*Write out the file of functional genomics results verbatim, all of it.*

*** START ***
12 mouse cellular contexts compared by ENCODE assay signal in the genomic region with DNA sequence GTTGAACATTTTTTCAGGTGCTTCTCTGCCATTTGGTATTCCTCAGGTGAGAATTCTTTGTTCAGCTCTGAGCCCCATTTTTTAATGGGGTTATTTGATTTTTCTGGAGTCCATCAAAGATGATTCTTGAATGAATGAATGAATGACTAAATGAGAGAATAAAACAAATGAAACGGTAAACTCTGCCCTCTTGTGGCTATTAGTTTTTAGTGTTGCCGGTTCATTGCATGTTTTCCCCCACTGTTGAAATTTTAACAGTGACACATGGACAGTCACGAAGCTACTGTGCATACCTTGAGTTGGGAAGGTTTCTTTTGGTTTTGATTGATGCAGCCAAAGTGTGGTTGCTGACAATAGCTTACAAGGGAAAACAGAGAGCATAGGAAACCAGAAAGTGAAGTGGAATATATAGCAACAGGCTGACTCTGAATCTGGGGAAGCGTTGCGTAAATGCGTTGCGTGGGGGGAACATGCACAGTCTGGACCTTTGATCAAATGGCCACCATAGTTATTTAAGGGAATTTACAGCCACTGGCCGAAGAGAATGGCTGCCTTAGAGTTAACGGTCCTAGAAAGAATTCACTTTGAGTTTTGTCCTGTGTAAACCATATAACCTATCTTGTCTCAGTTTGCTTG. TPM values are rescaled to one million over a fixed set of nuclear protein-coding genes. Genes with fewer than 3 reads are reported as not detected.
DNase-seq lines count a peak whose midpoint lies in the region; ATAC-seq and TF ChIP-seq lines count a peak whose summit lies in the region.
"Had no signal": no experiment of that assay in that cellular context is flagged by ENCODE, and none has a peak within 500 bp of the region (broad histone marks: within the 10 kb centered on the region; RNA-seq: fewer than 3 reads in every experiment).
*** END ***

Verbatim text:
12 mouse cellular contexts compared by ENCODE assay signal in the genomic region with DNA sequence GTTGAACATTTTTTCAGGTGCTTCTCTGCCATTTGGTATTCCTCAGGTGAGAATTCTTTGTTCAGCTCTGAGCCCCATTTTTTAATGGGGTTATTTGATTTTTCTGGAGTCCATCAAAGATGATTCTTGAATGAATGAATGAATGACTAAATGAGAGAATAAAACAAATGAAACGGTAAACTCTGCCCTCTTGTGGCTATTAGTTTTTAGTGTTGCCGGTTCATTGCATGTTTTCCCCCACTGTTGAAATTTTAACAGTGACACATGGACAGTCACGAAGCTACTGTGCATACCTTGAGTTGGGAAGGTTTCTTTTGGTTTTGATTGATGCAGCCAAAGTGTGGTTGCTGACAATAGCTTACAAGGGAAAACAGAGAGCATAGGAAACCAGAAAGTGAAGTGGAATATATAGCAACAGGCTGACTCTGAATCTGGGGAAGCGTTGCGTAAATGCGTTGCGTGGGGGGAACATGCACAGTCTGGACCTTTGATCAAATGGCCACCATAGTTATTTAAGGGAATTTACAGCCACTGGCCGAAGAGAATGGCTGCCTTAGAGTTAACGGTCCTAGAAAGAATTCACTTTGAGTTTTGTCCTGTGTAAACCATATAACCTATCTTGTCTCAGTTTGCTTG. TPM values are rescaled to one million over a fixed set of nuclear protein-coding genes. Genes with fewer than 3 reads are reported as not detected.
DNase-seq lines count a peak whose midpoint lies in the region; ATAC-seq and TF ChIP-seq lines count a peak whose summit lies in the region.
"Had no signal": no experiment of that assay in that cellular context is flagged by ENCODE, and none has a peak within 500 bp of the region (broad histone marks: within the 10 kb centered on the region; RNA-seq: fewer than 3 reads in every experiment).